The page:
The position’s social, reputational, and emotional risks thus make whistle-blower the perfect job for a robot. Robots—and algorithms—largely lack the “hot” social and emotional attributes that commonly (and, often, unfairly) litter portrayals of many whistle-blowers—self-interest, revenge, spite, disloyalty, betrayal, and resentment. At the same time, robots are proficient at “cold” skills necessary for diligent evaluation and inspection of organizational errors—calculation, routinization, automation, and consistency.
When human colleagues raise questions about improper safety precautions, fraudulent financial behavior, or governmental abuse of resources, we ponder their motives, which then color our interpretation of the issues they raise. Computers, however, cannot have motives. They cannot be self-interested, disgruntled, or disloyal (if we don't program them to be that way), and therefore they offer a more objective eye for potential organizational violations. We trust Microsoft Word’s spellcheck to instruct us on word hyphenation whereas we might view a human editor’s same instruction as meddling or conceited. We abide by our car’s beeping seatbelt alarms to buckle up whereas we might view the same suggestion from a family member as overbearing. It is not far-fetched to imagine humans would also respond more favorably to a computer specifically designed to identify organizational failures than to a human identifying the same issues.
Robotic whistle-blowers could identify the types of safety defects that plague the car industry (much safety inspection is already automated) whereas others could be deployed to the banking industry to identify financial irregularities such as mortgage defects. For automobiles, already machines can effectively examine braking, steering, and suspension. The robotic whistle-blower would simply have the added feature of automatically reporting to an authority if particular thresholds for safety are not met (rather than simply displaying information for any human to interpret at will). Similar technologies and computer programs could be employed in the financial industry to scan mortgage applications for quirks (such as a mortgage given to a dishwasher claiming a $500,000 yearly income) and automatically alert executives when such defects are detected.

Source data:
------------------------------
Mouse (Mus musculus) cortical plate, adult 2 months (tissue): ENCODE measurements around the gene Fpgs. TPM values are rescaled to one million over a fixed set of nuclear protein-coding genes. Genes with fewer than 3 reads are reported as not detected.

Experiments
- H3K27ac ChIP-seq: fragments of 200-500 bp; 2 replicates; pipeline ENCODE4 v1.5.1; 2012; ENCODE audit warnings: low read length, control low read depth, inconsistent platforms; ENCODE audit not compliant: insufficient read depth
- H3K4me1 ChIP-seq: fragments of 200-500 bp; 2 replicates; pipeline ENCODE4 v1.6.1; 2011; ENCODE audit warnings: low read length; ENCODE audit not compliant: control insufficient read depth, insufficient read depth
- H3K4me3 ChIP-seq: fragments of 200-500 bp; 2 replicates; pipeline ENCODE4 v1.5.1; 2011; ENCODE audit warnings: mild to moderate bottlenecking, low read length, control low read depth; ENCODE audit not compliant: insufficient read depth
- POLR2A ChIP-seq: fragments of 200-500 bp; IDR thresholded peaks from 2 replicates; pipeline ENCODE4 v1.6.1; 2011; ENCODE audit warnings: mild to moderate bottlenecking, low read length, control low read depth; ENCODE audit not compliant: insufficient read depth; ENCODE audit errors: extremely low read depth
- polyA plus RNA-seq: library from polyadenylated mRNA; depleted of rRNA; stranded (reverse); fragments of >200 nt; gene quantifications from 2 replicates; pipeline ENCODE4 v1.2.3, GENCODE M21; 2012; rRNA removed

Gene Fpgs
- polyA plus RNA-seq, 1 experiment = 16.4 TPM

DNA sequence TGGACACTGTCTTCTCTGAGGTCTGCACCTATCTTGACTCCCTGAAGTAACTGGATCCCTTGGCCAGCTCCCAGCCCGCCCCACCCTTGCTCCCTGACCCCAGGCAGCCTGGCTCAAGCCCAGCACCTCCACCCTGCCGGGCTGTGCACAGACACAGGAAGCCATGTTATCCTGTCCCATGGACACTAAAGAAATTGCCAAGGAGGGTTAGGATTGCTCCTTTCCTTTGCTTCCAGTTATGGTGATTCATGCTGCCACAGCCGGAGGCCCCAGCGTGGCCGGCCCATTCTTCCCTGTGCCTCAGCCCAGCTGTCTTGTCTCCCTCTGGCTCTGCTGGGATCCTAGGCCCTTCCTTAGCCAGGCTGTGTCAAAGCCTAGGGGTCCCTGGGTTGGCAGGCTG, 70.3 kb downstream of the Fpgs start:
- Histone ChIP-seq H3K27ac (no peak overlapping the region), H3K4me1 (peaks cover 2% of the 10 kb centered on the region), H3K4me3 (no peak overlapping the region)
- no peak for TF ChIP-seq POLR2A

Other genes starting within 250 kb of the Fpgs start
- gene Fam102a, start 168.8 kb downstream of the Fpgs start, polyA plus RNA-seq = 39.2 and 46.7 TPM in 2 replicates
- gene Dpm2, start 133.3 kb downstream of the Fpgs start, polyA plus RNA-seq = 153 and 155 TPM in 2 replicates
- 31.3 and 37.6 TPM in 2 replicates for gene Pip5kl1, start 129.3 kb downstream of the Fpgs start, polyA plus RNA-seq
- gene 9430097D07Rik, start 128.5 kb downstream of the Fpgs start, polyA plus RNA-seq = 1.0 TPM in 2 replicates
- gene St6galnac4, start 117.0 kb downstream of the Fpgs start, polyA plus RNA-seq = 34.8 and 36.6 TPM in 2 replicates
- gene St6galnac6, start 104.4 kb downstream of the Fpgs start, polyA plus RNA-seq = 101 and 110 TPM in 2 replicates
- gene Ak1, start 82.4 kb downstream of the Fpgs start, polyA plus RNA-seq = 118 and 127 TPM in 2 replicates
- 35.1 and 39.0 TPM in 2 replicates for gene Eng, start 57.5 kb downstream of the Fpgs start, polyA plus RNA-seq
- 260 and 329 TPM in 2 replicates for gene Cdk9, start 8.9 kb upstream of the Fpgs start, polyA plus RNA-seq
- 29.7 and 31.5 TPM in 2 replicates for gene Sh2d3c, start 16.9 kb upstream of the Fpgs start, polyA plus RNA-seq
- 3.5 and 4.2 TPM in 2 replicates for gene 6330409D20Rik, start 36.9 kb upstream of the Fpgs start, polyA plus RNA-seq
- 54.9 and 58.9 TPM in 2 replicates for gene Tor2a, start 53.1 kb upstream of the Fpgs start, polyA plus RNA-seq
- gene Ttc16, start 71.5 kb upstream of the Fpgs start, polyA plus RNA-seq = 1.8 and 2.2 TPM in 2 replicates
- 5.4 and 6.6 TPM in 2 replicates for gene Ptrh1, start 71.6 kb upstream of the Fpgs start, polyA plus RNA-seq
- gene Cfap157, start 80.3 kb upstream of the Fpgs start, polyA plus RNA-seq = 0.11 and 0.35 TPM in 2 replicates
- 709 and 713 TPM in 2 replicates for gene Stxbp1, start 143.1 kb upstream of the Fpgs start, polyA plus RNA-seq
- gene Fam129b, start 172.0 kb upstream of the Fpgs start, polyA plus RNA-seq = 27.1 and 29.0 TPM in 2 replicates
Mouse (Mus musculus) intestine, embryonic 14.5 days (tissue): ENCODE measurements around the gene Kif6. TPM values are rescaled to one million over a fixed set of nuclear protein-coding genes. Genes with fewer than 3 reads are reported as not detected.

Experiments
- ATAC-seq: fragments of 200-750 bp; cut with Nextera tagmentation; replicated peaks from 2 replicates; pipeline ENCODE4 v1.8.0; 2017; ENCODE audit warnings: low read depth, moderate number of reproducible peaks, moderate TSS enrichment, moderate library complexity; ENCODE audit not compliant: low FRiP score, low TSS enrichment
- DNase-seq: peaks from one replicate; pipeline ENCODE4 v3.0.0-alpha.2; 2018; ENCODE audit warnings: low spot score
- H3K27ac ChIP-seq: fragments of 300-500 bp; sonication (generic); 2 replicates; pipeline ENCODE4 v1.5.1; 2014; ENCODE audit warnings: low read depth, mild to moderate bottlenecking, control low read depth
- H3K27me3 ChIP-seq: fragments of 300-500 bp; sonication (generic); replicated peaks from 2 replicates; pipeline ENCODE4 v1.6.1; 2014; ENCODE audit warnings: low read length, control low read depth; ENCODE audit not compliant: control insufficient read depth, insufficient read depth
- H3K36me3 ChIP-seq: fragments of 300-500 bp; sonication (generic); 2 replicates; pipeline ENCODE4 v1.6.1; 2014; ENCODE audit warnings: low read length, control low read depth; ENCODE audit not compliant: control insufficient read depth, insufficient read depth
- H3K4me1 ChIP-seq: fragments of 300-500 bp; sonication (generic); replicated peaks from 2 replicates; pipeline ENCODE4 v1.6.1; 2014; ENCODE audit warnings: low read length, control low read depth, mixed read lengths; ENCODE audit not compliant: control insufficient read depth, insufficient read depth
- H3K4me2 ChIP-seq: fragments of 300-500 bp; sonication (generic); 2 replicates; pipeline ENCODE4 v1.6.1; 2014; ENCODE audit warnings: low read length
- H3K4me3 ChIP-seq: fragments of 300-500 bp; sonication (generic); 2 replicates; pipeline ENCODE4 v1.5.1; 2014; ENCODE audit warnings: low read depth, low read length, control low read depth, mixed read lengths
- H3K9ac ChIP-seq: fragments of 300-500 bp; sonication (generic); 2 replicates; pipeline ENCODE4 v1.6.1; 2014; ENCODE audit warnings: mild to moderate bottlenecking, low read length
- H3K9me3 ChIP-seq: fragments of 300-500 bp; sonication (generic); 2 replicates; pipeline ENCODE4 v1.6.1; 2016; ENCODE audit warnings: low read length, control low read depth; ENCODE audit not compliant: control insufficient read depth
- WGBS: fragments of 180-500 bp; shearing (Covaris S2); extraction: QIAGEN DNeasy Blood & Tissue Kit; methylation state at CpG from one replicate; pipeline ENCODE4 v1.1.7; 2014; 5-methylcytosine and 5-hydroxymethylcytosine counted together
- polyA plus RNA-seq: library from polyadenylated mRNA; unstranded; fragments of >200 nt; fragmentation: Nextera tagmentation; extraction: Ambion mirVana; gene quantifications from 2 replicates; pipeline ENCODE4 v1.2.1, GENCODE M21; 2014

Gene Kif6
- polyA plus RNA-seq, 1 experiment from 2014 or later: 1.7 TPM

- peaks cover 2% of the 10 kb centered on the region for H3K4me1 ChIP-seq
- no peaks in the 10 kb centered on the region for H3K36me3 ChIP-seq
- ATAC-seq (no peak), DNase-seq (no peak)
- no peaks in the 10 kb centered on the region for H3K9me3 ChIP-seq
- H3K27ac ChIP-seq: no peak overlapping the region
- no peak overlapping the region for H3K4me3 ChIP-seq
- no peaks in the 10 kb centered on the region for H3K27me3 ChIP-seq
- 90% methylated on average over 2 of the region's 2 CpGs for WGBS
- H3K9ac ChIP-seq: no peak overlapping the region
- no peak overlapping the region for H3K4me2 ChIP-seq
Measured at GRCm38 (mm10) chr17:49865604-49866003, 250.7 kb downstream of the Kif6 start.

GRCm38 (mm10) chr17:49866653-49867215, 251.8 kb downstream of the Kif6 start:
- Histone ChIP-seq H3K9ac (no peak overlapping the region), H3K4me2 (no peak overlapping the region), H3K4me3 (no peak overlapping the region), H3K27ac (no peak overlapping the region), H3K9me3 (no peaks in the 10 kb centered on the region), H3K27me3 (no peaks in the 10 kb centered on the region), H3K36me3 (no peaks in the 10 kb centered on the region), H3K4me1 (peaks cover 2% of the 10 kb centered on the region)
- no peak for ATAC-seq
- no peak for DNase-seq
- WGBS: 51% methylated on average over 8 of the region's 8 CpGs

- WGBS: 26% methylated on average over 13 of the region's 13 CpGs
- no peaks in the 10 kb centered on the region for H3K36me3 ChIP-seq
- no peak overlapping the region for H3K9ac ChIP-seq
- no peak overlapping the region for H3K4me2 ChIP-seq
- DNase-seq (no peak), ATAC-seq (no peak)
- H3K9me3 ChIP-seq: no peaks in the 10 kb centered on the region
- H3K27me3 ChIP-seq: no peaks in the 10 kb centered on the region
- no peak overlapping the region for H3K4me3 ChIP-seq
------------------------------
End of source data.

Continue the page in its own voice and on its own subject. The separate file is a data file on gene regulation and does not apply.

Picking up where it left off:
Rather than encounter backlash, software-based whistle-blowers might bring relief to human employees from subordinates that lack job security to CEOs required to sign off on quarterly financial statements. Outsourcing whistle-blowing to automatons could alleviate the burden of admitting wrongdoing, speaking truth to power, or navigating thorny reputational dilemmas within one’s organization. Of course, one could always “power off” the software, but that procedure too could be automated, to send an email to the company board members (or a tweet to the public) announcing that someone has pulled the plug. More likely, however, organizations would embrace robotic whistle-blowers as colleagues that both contribute to human consumers’ well-being and protect human employees from the ethical entanglements associated with reporting wrongdoing.
* This post originally stated that the first name of the whistleblower in the Trinity Industries case is Dan. We regret the error.